Note: This review is based on the first seven episodes of “Peacemaker,” which were sent out to journalists. The review of the finale will come out close to release.
When “The Suicide Squad” came out in summer 2021, one of the obvious standouts was John Cena, as the Peacemaker, a somewhat racist but fully hilarious comic book character whose design perfectly fits Cena’s physique, as hard as that is to accomplish. The man you can’t see, John Cena, kills it in his first standout solo role of his career. Yes, he was great in “Blockers” and especially in Hulu’s “Vacation Friends,” but his leading man career has featured the likes of WWE Studios’ classics, “The Marine,” which “Peacemaker” co-star Robert Patrick also stars in, and “12 Rounds.” James Gunn’s continues to flourish, with his signature coarse style carrying over from “The Suicide Squad” into this TV-MA rated series. Peacemaker is also the perfect character to get a self-titled series that continues his story. A full movie wouldn’t likely have the same effect, but the first seven episodes are an exciting step in the right direction for comic book properties.
Unlike some of the other comic book limited series, such as the snore-fest that was “The Falcon and the Winter Solider,” “Peacemaker” is always fun easy to watch. It also never sets up expectations for its finale that it can’t reach, sorry, “WandaVision.”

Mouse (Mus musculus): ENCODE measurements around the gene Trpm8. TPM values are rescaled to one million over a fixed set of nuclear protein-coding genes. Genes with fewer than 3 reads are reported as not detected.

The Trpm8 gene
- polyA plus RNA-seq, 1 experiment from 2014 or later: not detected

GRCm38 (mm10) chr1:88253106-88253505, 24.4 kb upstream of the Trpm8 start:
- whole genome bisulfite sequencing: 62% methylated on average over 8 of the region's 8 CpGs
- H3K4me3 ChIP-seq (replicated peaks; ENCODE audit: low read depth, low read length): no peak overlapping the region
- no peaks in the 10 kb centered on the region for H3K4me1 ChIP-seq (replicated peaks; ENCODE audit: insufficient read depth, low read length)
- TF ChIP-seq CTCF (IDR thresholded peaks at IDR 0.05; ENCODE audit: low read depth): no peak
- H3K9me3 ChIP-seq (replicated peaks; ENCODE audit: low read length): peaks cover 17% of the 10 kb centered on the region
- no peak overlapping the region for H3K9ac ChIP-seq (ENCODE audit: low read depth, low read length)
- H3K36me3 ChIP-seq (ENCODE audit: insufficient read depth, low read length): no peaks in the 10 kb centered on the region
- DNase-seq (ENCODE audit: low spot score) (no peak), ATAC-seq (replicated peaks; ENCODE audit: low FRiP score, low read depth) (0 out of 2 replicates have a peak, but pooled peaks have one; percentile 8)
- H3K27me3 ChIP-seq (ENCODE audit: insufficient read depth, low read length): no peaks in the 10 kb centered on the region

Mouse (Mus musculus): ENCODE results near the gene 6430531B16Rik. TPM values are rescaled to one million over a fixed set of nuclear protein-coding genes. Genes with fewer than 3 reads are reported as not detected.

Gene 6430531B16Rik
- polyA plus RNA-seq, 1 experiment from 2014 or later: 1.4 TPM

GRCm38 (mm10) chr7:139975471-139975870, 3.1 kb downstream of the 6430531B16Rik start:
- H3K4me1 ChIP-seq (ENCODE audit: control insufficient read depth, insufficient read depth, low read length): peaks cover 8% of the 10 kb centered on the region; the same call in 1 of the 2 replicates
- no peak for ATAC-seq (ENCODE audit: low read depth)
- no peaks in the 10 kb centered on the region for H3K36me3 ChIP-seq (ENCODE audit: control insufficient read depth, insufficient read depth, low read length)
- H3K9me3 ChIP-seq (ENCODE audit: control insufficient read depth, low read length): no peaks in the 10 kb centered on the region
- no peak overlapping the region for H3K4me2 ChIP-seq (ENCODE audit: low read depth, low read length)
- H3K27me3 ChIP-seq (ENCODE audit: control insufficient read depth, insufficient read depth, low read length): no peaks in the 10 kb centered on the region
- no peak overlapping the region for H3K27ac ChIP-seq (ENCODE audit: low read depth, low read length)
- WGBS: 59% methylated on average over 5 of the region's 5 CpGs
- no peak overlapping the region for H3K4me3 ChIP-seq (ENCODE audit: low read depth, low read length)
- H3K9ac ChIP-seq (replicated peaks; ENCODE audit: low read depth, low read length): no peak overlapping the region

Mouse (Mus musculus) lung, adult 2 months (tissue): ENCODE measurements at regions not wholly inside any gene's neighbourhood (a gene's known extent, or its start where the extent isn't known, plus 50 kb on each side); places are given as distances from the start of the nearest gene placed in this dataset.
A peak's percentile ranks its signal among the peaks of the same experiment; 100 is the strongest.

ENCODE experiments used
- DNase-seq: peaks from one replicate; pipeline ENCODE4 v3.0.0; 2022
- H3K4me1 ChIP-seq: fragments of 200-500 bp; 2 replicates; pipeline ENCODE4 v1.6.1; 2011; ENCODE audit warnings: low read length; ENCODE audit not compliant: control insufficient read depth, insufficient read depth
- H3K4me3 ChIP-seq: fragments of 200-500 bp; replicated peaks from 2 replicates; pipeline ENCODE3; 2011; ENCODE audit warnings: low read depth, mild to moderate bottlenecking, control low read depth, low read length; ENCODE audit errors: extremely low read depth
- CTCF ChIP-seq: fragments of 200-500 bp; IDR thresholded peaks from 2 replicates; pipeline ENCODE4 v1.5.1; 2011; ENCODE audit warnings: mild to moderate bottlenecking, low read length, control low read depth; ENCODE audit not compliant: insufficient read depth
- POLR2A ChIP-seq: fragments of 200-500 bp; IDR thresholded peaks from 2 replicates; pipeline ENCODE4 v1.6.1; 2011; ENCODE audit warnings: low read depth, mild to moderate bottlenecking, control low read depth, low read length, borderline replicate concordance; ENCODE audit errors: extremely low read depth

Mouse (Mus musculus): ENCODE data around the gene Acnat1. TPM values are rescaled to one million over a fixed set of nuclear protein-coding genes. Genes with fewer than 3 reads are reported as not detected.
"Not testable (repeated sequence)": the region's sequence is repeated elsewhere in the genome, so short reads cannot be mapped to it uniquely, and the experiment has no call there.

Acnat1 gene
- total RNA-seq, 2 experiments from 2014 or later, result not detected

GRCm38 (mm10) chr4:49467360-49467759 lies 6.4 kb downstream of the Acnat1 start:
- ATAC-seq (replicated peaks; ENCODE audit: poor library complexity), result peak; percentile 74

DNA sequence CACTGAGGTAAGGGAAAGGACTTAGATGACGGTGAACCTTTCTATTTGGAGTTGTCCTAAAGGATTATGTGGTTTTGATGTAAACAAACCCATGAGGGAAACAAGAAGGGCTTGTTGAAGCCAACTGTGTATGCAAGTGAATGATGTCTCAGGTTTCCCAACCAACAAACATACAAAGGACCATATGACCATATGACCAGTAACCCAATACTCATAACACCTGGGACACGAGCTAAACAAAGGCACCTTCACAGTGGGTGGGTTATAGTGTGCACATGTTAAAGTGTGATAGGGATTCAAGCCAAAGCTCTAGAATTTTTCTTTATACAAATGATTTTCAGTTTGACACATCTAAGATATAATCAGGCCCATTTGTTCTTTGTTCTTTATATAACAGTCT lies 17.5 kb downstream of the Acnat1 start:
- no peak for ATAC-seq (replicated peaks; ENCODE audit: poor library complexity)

Say what you want about John Cena the wrestler, but John Cena the actor has continued to grow since his second run in Hollywood over the last couple of years. His serious moments could use some work, but his comedy has continued to be his strong suit. Just see “Vacation Friends” where he combines wholesomeness with raunchy. We know that he can kick ass, just watch any one of his WWE matches, but he’s slowly beginning to become a steady force in comedy. It’s not a high-brow or complicated schtick that he has, he’s the hunk that ends up saying something offensive without an ounce of understanding how it could be offensive, but it’s simply what works for him. Why fix something that isn’t broke? That’s exactly why the WWE kept Cena as their top face for over a decade. No matter how many booed him, there were thousands more kids that outweighed the adults that were over his Superman-like character. Raunchy comedy has become that new persona for Cena, and keep an eye on his career without discounting him as a “WWE wrestler.”
Even if it appears to be nepotism, Jennifer Holland is a rare exception where yes, she may be the wife of series director James Gunn, but she does excel and justify her role in the series. Gunn doesn’t ask her to reach outside of her zone, and banter with Peacemaker (Cena) and Vigilante (Freddie Stroma) are some of the funniest moments in the series. She plays off the reserved woman who is secretly a badass so well while also maintaining the ability to be funny. Steve Agee returns from “The Suicide Squad” as John Economos, the seemingly impotent tactical support agent. While Agee may be the butt of many jokes, he takes it well. Above all else, Agee’s best comedic moments come in banter over a very practical debate such as the ending of “Butch Cassidy and the Sundance Kid.”